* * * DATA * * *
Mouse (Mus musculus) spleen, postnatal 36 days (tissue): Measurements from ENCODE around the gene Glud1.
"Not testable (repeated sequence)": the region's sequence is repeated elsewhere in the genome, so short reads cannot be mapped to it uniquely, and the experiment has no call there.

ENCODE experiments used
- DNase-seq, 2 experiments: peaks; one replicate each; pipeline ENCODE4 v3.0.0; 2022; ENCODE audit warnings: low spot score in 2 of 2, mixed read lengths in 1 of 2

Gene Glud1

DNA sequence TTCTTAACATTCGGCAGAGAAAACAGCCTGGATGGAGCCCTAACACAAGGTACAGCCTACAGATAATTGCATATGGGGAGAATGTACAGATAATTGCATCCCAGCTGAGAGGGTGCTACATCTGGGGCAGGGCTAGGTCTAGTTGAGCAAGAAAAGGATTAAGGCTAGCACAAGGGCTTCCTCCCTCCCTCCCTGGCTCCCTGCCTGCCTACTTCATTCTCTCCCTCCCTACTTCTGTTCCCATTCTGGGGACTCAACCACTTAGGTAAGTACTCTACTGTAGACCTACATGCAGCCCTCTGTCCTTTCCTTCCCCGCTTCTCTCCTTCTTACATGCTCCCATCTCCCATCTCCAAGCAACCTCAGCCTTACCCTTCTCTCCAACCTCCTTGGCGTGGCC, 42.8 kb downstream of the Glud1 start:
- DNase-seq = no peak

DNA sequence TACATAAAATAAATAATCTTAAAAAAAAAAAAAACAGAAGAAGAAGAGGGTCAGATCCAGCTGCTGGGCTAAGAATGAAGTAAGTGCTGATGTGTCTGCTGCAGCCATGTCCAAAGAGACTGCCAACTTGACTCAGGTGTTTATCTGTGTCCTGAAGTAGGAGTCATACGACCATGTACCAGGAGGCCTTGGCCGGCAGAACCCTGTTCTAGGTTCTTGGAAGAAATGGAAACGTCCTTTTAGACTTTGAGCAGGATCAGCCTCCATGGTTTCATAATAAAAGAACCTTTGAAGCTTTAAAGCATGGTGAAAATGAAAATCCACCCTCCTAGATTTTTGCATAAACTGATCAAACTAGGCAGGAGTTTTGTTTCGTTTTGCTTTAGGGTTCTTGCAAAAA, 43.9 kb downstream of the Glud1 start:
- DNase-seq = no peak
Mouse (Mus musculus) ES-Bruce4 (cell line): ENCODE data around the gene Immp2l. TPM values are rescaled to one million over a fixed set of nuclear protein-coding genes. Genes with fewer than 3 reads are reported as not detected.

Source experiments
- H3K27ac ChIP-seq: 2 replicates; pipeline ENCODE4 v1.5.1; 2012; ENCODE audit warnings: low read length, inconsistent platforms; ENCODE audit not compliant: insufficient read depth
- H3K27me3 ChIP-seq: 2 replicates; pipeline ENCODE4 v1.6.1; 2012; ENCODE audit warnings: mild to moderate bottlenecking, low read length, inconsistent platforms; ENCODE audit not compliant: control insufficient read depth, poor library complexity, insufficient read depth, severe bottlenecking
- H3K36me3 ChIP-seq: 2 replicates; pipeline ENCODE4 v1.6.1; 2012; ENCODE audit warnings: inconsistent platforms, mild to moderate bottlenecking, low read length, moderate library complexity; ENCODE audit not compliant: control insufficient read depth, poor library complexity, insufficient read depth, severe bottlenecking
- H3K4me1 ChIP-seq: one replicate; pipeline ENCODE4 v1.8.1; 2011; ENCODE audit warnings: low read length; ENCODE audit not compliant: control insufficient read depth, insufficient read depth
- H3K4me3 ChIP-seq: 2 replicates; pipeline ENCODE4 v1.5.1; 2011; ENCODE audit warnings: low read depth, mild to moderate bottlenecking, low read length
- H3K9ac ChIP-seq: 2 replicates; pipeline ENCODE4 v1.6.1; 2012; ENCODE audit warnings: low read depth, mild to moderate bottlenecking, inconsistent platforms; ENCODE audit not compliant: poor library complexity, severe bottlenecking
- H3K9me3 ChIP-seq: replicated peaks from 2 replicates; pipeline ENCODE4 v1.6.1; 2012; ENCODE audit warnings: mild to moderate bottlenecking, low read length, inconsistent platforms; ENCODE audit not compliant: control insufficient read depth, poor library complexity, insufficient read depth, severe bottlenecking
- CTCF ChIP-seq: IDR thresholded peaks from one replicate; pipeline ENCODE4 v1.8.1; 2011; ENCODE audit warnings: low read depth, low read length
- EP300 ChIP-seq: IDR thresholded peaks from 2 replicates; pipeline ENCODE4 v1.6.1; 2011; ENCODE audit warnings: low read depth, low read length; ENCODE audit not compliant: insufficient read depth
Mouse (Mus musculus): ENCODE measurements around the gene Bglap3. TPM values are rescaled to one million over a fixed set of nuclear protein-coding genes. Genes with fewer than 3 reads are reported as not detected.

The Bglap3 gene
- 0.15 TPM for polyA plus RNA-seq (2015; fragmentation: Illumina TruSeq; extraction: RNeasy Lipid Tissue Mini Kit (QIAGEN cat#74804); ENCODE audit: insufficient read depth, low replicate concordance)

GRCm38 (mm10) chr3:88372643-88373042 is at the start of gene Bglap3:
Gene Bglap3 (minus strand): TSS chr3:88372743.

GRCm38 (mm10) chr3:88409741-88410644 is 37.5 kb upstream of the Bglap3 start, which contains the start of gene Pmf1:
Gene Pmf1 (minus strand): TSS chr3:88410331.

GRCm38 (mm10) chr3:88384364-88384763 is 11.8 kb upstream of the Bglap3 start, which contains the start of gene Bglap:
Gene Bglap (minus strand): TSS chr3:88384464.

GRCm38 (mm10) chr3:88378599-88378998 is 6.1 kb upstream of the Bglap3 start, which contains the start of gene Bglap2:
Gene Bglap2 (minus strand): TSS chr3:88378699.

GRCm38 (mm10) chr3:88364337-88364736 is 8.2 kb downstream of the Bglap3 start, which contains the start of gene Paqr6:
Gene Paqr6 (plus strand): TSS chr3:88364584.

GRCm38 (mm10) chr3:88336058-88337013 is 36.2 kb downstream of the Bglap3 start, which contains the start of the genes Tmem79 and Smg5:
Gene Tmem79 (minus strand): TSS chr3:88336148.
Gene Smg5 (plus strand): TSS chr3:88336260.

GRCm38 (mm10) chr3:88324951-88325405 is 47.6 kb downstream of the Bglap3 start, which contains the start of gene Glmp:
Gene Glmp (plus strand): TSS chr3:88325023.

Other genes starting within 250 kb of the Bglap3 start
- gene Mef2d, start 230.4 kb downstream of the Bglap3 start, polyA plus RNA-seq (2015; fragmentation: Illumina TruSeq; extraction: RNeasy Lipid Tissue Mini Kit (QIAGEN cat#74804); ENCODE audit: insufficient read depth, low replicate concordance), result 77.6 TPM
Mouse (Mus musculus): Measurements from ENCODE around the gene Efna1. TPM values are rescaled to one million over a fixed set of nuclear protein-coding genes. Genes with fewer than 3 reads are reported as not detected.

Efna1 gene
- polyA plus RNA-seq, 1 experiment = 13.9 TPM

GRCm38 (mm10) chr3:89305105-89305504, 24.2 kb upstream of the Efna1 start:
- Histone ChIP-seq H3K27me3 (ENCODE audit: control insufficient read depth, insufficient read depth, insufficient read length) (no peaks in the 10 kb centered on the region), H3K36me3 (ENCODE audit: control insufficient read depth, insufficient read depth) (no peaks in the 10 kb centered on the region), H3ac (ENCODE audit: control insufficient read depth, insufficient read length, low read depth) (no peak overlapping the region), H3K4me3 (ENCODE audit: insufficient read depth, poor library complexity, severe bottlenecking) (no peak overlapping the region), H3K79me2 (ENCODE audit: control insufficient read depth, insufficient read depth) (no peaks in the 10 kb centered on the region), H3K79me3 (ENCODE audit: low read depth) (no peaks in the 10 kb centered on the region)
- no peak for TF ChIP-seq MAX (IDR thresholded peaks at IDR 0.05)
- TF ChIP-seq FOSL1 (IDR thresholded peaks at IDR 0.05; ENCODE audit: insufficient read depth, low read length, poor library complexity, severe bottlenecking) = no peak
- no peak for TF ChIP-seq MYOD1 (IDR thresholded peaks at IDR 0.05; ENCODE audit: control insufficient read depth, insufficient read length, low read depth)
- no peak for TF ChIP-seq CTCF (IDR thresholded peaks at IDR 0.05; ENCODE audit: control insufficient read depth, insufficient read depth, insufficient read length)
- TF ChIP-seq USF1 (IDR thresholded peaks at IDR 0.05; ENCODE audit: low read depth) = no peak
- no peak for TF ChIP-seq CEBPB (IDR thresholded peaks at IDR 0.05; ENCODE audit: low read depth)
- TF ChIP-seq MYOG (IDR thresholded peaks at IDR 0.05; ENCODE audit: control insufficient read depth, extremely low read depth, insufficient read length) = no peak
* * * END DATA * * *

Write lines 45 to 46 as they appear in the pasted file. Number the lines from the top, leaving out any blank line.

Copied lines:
- Histone ChIP-seq H3K27me3 (ENCODE audit: control insufficient read depth, insufficient read depth, insufficient read length) (no peaks in the 10 kb centered on the region), H3K36me3 (ENCODE audit: control insufficient read depth, insufficient read depth) (no peaks in the 10 kb centered on the region), H3ac (ENCODE audit: control insufficient read depth, insufficient read length, low read depth) (no peak overlapping the region), H3K4me3 (ENCODE audit: insufficient read depth, poor library complexity, severe bottlenecking) (no peak overlapping the region), H3K79me2 (ENCODE audit: control insufficient read depth, insufficient read depth) (no peaks in the 10 kb centered on the region), H3K79me3 (ENCODE audit: low read depth) (no peaks in the 10 kb centered on the region)
- no peak for TF ChIP-seq MAX (IDR thresholded peaks at IDR 0.05)